However, in recognition of his help, Biuku Gasa lived in a house paid for by the Kennedy family ($5k), National Geographic ($5k) and the balance ($15k) by Brian and Sue Mitchell.[4] The BBC reference that the Kennedy family paid for the entire house is incorrect. The house was designed by Brian Mitchell in co-operation with a Brisbane-based Australian architect. Melody Miller, Senator Edward Kennedy's Press Secretary, was responsible for pulling all the parties together after being approached by Brian and Sue Mitchell. The Kennedys also constructed a house for Eroni Kumana. It fell down in the 2007 tsunami, but Kumana survived the storm.[5]

Gasa and Kumana were interviewed by National Geographic in 2002, and can be seen on the DVD of the television special. They were presented a bust by Max Kennedy, a son of Robert Kennedy. The National Geographic had come there as part of an expedition by the Titanic wreck hunter Robert Ballard, who did find the wreck of the PT-109. The special was called The Search for Kennedy's PT 109.

In 2003, a swim was organized to raise money for Biuku Gasa's community.

Lives[edit]

Biuku Gasa was born 27 July 1923, in Madou, Solomon Islands, and lived in Vavudu Village, Kauvi Island, in the Western Solomons.[6] He went to a Seventh-day Adventist missionary school,[7] but did not speak English well. After the war Gasa and his wife Nelma had six children. They lived off coconuts and crops. They also caught fish in Vonavona lagoon. Gasa was the local patriarch, as most of the residents are descendants of the "old man" – as he was known – and he rarely left the island.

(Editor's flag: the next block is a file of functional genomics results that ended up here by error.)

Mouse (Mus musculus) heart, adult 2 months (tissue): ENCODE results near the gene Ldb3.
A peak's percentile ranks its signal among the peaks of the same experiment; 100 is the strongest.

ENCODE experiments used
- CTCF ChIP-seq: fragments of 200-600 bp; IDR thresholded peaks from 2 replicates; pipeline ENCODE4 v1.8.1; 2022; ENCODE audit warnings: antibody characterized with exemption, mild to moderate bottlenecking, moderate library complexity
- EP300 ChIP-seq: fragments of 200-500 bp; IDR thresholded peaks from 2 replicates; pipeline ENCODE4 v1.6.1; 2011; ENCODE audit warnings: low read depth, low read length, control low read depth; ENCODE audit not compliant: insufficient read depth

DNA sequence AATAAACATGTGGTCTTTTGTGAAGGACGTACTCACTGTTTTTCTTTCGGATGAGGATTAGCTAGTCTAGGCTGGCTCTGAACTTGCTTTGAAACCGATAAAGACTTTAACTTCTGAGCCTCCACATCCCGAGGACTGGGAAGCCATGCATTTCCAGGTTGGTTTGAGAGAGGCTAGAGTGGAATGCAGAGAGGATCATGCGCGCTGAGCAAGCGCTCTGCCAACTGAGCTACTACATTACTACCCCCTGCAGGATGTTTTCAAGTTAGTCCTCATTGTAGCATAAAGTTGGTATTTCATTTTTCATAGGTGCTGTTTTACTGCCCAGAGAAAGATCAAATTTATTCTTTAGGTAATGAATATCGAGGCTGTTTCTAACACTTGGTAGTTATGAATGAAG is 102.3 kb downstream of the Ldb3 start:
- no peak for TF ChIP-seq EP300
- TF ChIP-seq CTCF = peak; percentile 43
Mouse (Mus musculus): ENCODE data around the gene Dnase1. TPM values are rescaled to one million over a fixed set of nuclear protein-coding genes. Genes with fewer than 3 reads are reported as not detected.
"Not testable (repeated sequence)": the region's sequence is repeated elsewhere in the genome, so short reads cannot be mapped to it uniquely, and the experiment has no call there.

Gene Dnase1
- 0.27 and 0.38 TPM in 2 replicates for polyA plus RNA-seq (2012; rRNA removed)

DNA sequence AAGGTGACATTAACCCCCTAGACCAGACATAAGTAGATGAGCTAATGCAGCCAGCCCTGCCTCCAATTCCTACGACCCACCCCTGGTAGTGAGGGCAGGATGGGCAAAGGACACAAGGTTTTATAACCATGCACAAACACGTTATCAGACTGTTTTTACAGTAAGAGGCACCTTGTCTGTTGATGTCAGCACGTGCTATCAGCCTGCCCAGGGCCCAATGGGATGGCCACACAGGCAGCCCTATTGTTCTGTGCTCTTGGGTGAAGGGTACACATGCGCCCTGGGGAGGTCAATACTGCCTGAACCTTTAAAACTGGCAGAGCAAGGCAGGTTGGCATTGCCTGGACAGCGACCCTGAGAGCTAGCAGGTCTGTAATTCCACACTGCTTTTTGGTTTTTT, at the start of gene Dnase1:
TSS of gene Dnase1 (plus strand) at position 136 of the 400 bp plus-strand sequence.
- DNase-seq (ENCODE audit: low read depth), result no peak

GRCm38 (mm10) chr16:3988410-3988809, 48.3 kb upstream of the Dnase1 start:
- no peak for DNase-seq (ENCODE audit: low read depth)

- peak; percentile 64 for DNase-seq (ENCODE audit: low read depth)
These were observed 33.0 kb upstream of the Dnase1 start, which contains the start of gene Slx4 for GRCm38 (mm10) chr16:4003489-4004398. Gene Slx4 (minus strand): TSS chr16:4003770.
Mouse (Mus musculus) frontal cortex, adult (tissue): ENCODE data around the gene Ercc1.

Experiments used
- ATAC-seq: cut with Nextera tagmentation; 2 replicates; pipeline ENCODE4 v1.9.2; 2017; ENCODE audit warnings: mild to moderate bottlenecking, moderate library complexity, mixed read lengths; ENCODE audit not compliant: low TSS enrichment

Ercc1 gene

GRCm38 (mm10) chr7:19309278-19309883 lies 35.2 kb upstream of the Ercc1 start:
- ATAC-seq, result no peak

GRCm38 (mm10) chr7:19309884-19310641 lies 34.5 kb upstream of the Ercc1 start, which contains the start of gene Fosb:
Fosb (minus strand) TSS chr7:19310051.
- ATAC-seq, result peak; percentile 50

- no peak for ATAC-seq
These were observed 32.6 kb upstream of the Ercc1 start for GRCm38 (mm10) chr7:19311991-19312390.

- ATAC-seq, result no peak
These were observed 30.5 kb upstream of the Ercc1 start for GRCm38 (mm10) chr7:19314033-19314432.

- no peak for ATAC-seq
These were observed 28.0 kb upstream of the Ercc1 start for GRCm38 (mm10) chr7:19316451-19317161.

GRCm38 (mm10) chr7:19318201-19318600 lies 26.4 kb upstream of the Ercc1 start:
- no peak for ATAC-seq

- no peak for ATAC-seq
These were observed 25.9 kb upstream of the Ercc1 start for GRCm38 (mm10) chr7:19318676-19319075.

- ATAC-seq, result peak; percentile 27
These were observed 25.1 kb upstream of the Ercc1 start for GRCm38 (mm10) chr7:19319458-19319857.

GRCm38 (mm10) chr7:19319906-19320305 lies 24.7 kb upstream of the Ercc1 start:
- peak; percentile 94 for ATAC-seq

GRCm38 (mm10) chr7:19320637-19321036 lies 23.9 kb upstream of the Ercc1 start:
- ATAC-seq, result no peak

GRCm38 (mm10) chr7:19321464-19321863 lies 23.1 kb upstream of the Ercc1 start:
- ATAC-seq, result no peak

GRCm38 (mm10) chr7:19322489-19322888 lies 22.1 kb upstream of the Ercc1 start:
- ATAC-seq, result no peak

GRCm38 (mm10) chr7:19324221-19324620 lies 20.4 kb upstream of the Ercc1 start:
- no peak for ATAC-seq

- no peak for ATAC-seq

Gasa was still alive in August 2005 when the Pacific edition of Time magazine wrote that he was sick in the hospital. His children built a dugout canoe just like the ones the old man had made in his youth, to send to the United States "so they would not forget". Biuku Gasa died on 23 November 2005, the day after the 42nd anniversary of Kennedy's assassination.

Eroni Kumana said he was 78 in 2003, and would have been 18 in 1943. Also schooled by Adventist missionaries,[7] he still lives in Konqu Village, Ranongga Island. He is seen in National Geographic photographs with a hat and a T-shirt that read "I rescued JFK". Kumana created a shrine with an obelisk to JFK, and appointed him honorary chief. [8]

See also[edit]

References[edit]

  1. ^ American Warriors: Five Presidents in the Pacific Theater of World War II. Burd Street Press. 2003. ISBN 1-57249-260-0. 
  2. ^ Dusevic, Tom (8 August 2005). "A Friend in Deed". TIME Magazine. 
  3. ^ Chamberlain, Ted (20 November 2002). "JFK's Island Rescuers Honored at Emotional Reunion". National Geographic. p. 2. 
  4. ^ "JFK's epic Solomons swim". BBC News. 30 July 2003. 
  5. ^ "shake shake swim for gizo". oceanswims. Archived from the original on 11 August 2007. 
  6. ^ "The 2003 Results". PT109 Commemorative Swim Marathon. Archived from the original on 15 May 2008. 
  7. ^ a b Hadley, Mary Ann (17 April 1997). "Keene's Legend in the South Pacific". The Herbert M. and Ivanette Woodall Hopps Museum and Welcome Center. Archived from the original on 8 May 2005. 
  8. ^ "The Search for Kennedy's PT-109". 

External links[edit]